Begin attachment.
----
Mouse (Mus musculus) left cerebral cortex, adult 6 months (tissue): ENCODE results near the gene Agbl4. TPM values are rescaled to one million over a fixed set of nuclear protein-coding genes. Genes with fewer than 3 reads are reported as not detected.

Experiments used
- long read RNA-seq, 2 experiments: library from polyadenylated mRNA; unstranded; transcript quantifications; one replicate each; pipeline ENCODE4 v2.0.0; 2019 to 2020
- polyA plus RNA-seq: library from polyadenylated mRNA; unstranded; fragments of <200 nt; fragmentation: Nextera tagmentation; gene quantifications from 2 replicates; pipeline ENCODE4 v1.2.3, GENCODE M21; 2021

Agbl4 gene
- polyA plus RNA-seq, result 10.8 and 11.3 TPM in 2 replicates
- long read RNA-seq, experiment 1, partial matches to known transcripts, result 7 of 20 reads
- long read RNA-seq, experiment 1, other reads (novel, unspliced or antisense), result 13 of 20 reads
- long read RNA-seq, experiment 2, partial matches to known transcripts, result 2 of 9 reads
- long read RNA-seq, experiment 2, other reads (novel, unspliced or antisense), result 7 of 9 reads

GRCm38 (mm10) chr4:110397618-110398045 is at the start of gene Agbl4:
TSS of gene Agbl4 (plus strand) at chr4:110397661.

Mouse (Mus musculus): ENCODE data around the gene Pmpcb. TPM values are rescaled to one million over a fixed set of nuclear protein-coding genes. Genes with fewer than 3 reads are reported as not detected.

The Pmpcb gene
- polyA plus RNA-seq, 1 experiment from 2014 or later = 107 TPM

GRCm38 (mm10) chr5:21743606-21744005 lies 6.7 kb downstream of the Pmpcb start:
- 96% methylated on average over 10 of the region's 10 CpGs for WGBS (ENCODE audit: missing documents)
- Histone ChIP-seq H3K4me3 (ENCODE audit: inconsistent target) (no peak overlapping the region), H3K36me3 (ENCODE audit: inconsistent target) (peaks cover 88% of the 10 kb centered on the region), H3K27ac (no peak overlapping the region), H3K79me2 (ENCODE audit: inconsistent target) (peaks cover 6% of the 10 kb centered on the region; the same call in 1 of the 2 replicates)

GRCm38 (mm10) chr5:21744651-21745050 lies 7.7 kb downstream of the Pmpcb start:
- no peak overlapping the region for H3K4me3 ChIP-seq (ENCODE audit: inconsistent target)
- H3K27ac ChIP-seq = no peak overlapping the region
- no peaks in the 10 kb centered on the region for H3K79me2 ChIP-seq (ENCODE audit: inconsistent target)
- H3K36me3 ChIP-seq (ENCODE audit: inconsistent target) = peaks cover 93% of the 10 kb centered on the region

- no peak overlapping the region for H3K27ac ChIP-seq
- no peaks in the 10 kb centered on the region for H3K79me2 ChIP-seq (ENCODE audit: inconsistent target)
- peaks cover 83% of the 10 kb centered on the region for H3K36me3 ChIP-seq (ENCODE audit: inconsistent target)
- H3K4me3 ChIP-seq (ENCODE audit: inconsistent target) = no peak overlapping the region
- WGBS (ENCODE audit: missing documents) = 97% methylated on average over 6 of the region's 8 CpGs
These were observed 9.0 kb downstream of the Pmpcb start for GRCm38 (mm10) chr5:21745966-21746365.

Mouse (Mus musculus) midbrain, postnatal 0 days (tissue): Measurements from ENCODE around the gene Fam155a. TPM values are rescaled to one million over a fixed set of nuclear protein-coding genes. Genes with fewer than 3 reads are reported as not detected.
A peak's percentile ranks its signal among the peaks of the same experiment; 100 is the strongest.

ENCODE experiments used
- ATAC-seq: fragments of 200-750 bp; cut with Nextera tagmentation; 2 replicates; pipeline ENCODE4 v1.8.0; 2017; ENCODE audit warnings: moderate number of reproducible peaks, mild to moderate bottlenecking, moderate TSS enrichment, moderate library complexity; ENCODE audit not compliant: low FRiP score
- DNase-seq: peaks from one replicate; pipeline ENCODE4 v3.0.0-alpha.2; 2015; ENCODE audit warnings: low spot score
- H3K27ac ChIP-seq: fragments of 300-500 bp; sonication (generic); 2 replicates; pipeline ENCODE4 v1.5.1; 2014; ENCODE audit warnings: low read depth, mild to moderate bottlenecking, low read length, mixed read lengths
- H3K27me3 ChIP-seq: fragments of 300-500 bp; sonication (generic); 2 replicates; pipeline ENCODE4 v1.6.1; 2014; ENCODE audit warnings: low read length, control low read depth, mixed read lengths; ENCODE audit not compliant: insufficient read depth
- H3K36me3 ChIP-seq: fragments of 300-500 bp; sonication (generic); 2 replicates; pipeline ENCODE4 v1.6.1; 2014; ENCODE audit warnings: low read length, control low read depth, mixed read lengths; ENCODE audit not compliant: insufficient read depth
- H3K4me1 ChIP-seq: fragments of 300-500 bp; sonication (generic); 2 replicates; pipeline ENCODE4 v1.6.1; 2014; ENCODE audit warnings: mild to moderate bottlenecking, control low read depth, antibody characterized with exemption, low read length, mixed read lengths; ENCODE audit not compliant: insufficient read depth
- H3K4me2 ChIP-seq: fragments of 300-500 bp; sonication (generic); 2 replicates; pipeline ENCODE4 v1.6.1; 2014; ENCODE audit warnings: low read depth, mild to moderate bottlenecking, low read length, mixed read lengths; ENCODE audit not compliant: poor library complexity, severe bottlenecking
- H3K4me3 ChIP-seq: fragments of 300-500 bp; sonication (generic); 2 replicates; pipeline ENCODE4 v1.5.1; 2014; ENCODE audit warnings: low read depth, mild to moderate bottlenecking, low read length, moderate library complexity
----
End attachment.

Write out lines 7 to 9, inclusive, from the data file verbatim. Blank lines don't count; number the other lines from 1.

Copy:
- long read RNA-seq, experiment 1, partial matches to known transcripts, result 7 of 20 reads
- long read RNA-seq, experiment 1, other reads (novel, unspliced or antisense), result 13 of 20 reads
- long read RNA-seq, experiment 2, partial matches to known transcripts, result 2 of 9 reads